I have an undergrad from a large urban school in PA. My major was not challenging and somewhat of a disappointment so I understand what it's like to sit in a lecture with professors whose minds are absent and focused solely on trudging through the PowerPoint. It seems that this is the case at SDSU? Were there any positives at all? Would you really not recommend the program? I would like to stay in San Diego and not incur a large amount of debt. I'm relatively resourceful in making the best out of okay situations so I would try to make the best out of the school. I'm hesitant to go into a lot of debt for a private school. I have a good job at an IT firm in Sorrento Valley that I'd like to keep so the night classes sound appealing.

    Anyway, if you are still in the area and are interested in meeting, I would be happy to buy you lunch so I can pick your brain a bit. Thanks!

  11. #11
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    Response to SDSU Analysis

    Moltke,

    You really don't need a math or science background for the program, with the exception of one class, and that's for two basic statistics classes required for people usually in psychology, criminal justice, public administration, and city planning. The professors in these two classes (Rea & Parker) are fantastic and you don't have to be a math whiz to do well in that class. They break it down very easily - they literally wrote the book for that class and can teach. We have students in my classes of all backgrounds - geography, geology, public administration, architecture, environmental engineering, sociology, and so on. I think you could definitely continue to work while you take classes at night - most of my classmates work full time or part time jobs. The only issue may come when you have to get an internship as part of graduation requirements.

    I would not go so far to say there are no positives in the program, but I really felt like my professors were just not all that interested in being in the classroom. They seem more focused on their individual research projects, and just getting another cohort through the program. It's especially obvious in a couple of classes where the professors maybe teach 3 weeks out of the semester, and have the "student teachers" do the rest, as I noted in my previous entry. Another issue that has especially come up in the last few years is the fact that the "seminar" classes often have more than 25 or 30 students in them - WAY too many for a seminar. On the syllabus, and especially on SDSU's website, they tout small class sizes with lively discusses that upper level seminar classes offer. However, each semester, I have inevitably been enrolled in a 30+ person "seminar" where the professor is frustrated they cannot conduct the class as they want, but do not do anything about it (restrict it from first years, restrict it from undergrads, limit the number allowed to enroll, etc.).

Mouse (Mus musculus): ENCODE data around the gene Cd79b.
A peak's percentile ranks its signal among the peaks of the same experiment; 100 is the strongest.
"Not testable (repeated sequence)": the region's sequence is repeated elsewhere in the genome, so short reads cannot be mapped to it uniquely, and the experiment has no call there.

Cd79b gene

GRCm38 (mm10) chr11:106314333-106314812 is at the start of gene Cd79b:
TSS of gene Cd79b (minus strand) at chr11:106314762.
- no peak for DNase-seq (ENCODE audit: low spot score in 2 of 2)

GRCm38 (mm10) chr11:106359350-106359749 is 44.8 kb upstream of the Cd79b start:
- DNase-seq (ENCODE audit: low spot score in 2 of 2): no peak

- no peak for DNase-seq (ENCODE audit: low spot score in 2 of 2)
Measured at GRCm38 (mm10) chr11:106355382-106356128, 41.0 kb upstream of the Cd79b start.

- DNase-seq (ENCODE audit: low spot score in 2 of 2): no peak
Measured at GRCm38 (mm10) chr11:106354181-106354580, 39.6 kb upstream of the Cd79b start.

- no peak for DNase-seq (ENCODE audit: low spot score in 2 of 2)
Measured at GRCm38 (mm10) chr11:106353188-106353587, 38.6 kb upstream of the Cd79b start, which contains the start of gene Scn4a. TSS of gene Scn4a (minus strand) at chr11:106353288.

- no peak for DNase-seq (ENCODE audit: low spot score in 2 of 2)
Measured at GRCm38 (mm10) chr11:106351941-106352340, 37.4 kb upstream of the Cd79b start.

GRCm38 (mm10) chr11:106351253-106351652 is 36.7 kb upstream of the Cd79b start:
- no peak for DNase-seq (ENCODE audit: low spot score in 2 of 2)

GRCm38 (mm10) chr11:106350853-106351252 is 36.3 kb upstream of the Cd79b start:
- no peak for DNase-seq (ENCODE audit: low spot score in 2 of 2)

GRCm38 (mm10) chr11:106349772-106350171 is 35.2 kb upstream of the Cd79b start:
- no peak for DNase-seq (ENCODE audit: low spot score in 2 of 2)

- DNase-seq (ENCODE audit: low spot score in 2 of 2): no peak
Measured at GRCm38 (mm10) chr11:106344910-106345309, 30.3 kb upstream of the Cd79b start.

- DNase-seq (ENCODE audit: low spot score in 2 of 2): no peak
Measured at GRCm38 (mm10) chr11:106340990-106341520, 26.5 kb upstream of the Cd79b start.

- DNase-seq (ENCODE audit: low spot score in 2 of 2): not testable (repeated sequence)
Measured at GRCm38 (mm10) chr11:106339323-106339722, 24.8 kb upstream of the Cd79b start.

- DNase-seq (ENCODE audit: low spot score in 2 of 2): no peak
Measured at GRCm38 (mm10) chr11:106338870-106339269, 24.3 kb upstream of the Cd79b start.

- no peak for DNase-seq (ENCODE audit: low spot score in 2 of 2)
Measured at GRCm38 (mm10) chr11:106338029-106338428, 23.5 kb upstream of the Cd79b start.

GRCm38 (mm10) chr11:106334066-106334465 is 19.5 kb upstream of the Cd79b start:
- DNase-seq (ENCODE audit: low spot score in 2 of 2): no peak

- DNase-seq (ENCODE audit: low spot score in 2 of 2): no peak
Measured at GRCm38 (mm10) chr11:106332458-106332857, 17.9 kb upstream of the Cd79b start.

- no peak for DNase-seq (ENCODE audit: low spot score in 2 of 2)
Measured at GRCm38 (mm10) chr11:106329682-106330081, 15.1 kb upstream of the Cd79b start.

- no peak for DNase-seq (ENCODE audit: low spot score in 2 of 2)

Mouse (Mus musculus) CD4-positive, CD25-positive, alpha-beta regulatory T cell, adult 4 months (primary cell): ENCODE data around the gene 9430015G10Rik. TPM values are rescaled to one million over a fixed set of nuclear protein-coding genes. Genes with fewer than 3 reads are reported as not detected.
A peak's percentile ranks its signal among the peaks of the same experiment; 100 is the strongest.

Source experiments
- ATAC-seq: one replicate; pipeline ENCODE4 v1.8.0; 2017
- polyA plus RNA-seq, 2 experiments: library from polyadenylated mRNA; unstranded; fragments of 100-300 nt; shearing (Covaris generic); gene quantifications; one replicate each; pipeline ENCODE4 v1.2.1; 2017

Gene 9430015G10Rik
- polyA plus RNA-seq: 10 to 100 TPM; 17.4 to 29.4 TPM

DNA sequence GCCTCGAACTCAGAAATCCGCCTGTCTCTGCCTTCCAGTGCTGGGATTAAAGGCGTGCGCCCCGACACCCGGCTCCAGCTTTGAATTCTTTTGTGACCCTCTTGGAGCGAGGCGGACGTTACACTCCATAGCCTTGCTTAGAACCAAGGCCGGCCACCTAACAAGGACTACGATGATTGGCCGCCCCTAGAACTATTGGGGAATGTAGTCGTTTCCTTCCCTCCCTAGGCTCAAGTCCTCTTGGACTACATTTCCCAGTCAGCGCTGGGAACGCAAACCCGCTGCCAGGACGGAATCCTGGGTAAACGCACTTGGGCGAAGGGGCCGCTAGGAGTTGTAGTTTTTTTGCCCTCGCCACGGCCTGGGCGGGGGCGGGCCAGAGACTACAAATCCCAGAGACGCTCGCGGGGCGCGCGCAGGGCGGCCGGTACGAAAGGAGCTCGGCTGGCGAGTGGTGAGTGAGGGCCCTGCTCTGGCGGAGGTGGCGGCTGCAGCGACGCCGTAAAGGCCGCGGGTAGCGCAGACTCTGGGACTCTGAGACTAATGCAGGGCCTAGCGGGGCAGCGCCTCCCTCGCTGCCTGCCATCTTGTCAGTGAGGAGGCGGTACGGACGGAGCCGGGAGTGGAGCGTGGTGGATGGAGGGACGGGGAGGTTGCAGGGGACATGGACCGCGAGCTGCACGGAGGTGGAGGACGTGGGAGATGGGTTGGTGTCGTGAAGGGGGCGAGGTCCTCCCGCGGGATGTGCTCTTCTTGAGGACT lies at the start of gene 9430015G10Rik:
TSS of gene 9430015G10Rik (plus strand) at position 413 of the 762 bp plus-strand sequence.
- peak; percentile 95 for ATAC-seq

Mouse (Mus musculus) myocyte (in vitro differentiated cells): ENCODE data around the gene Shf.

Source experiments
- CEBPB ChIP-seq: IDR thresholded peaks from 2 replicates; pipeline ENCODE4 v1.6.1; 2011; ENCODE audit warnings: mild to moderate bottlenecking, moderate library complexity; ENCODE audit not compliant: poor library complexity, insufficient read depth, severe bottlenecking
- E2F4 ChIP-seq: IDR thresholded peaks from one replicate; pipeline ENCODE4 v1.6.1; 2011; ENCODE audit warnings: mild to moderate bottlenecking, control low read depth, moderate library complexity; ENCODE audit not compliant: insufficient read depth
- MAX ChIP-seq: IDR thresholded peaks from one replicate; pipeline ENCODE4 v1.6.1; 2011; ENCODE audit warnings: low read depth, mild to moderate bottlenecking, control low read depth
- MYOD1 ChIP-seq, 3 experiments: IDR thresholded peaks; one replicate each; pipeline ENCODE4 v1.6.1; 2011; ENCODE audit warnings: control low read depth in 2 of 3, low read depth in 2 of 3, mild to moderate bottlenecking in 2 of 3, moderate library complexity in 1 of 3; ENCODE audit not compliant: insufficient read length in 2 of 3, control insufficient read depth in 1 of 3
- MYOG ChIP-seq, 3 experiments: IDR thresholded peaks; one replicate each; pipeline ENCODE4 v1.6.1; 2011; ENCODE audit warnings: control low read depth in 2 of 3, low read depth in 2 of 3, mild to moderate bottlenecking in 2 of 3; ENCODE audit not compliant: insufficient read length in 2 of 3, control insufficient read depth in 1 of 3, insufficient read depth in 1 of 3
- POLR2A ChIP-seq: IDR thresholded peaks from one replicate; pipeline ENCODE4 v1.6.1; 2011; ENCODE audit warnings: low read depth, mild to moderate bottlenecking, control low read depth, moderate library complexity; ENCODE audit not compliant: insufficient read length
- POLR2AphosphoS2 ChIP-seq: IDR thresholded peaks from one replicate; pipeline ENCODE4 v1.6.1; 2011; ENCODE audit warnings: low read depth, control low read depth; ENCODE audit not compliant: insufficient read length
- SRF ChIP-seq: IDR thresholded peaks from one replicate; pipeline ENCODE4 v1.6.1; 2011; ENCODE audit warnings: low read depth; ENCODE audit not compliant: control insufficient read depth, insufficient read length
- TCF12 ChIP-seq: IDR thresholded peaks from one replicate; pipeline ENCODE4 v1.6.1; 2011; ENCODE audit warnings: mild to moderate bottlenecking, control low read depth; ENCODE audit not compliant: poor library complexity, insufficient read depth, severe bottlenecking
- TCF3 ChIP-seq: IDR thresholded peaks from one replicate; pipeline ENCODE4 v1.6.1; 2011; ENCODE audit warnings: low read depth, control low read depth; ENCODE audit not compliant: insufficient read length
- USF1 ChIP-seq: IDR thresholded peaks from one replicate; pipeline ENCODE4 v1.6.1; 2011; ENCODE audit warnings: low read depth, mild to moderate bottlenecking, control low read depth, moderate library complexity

Since my last post, I have spoken with a few of first year students who share a similar philosophy as I do, and heard of someone who left the program after one semester for this reason. I know I'm not alone in my thoughts about the program's weaknesses. Again, feel free to write and I'd be happy to respond to you. To be completely honest, I think my response was really candid and I'd rather remain anonymous, at least until I graduate for fear or repercussions from my post. Feel free to direct any questions to me on here and I'd be happy to post my responses to them.

  12. #12
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    SDSU_Student

    I just moved to San Diego because my boyfriend is going to UCSD pharmacy school so I would like to get my masters city planning degree from the area instead of going to Cal Poly, etc. My main concern is that it will be difficult to get jobs once I move away from San Diego. To you happen to know if people have trouble getting jobs outside of Southern California? Obviously I plan on holding internships/jobs in planning during and after the degree for a few years in SD, so do you think having a masters from SDSU along with multiple years of experience in planning would be sufficient to get jobs elsewhere? Or do you think other areas wont recognize the program? I guess my thoughts are as long as I have professional experience along with the degree it would be ok. Do you know otherwise?

    Thanks for the help!

  13. #13
    SDSU isn't necessarily a powerhouse in regards to the top planning programs. But, with experience and a degree-I'm sure you'll find work and get to where you need/want to be. It's all about selling yourself and networking. Ensure that you get involved with the APA and attend a lot of events and collect a lot of business cards, I'm sure with these types of habits, the name of the school won't really matter. On the other hand, it also depends where you want to work. For example, LA is full of SC and UCLA grads, you'd have to compete with them (not saying it's impossible) but much of the LA market has alumni from those networks.

  14. #14
    Cyburbian dvdneal's avatar
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    You should have no problems. Planning tends to be more experience driven than college driven. If you get your internships and some experience in California you should be able to work pretty much anywhere. I think it's harder to go from outside California to in. The extra regulations like CEQA tend to do that.
    I don't pretend to understand Brannigan's Law. I merely enforce it.